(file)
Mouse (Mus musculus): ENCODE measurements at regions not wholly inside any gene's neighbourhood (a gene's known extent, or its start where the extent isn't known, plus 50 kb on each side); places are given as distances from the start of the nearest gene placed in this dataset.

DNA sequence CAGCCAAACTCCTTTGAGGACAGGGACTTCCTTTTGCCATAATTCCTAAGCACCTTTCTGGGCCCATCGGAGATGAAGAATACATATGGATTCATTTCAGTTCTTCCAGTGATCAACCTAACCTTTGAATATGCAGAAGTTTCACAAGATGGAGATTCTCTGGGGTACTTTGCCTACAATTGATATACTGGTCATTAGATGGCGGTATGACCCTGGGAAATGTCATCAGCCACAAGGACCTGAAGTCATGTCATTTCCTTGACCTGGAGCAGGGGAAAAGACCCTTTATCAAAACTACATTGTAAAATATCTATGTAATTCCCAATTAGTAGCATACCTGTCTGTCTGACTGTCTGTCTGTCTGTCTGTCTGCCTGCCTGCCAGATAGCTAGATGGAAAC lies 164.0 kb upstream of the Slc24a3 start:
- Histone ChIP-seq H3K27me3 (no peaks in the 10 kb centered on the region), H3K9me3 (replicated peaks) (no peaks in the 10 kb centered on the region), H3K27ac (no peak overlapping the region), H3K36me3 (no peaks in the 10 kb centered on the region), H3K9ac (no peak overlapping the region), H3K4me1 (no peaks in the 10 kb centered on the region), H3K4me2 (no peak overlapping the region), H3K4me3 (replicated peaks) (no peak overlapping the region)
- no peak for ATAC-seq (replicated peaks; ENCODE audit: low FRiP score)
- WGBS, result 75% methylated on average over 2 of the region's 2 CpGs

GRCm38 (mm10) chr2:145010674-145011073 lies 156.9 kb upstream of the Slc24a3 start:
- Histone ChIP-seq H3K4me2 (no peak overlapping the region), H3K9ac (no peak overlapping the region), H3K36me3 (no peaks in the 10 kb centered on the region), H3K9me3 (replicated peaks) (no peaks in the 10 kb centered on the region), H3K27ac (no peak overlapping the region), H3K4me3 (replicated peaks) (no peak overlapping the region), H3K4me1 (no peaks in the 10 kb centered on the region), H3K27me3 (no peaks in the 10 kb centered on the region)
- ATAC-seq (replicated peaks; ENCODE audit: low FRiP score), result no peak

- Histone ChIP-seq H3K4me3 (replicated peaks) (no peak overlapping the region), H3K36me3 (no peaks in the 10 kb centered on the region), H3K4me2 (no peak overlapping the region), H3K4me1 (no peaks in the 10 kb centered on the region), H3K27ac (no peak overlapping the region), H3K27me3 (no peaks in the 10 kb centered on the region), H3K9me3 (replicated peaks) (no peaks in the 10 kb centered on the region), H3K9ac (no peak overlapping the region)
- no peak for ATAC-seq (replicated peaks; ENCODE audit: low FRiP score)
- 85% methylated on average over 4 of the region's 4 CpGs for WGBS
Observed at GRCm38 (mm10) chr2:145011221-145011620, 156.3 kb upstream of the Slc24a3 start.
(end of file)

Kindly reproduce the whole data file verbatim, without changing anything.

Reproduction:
Mouse (Mus musculus): ENCODE measurements at regions not wholly inside any gene's neighbourhood (a gene's known extent, or its start where the extent isn't known, plus 50 kb on each side); places are given as distances from the start of the nearest gene placed in this dataset.

DNA sequence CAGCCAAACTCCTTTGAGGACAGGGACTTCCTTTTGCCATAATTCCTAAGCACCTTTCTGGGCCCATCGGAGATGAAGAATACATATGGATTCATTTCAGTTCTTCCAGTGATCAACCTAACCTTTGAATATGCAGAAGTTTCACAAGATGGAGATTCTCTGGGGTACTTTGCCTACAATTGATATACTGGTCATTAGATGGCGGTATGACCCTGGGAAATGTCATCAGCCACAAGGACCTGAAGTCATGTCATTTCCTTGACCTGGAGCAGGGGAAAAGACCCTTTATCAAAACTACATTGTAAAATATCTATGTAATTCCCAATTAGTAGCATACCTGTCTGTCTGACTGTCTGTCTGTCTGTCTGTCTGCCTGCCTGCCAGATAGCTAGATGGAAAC lies 164.0 kb upstream of the Slc24a3 start:
- Histone ChIP-seq H3K27me3 (no peaks in the 10 kb centered on the region), H3K9me3 (replicated peaks) (no peaks in the 10 kb centered on the region), H3K27ac (no peak overlapping the region), H3K36me3 (no peaks in the 10 kb centered on the region), H3K9ac (no peak overlapping the region), H3K4me1 (no peaks in the 10 kb centered on the region), H3K4me2 (no peak overlapping the region), H3K4me3 (replicated peaks) (no peak overlapping the region)
- no peak for ATAC-seq (replicated peaks; ENCODE audit: low FRiP score)
- WGBS, result 75% methylated on average over 2 of the region's 2 CpGs

GRCm38 (mm10) chr2:145010674-145011073 lies 156.9 kb upstream of the Slc24a3 start:
- Histone ChIP-seq H3K4me2 (no peak overlapping the region), H3K9ac (no peak overlapping the region), H3K36me3 (no peaks in the 10 kb centered on the region), H3K9me3 (replicated peaks) (no peaks in the 10 kb centered on the region), H3K27ac (no peak overlapping the region), H3K4me3 (replicated peaks) (no peak overlapping the region), H3K4me1 (no peaks in the 10 kb centered on the region), H3K27me3 (no peaks in the 10 kb centered on the region)
- ATAC-seq (replicated peaks; ENCODE audit: low FRiP score), result no peak

- Histone ChIP-seq H3K4me3 (replicated peaks) (no peak overlapping the region), H3K36me3 (no peaks in the 10 kb centered on the region), H3K4me2 (no peak overlapping the region), H3K4me1 (no peaks in the 10 kb centered on the region), H3K27ac (no peak overlapping the region), H3K27me3 (no peaks in the 10 kb centered on the region), H3K9me3 (replicated peaks) (no peaks in the 10 kb centered on the region), H3K9ac (no peak overlapping the region)
- no peak for ATAC-seq (replicated peaks; ENCODE audit: low FRiP score)
- 85% methylated on average over 4 of the region's 4 CpGs for WGBS
Observed at GRCm38 (mm10) chr2:145011221-145011620, 156.3 kb upstream of the Slc24a3 start.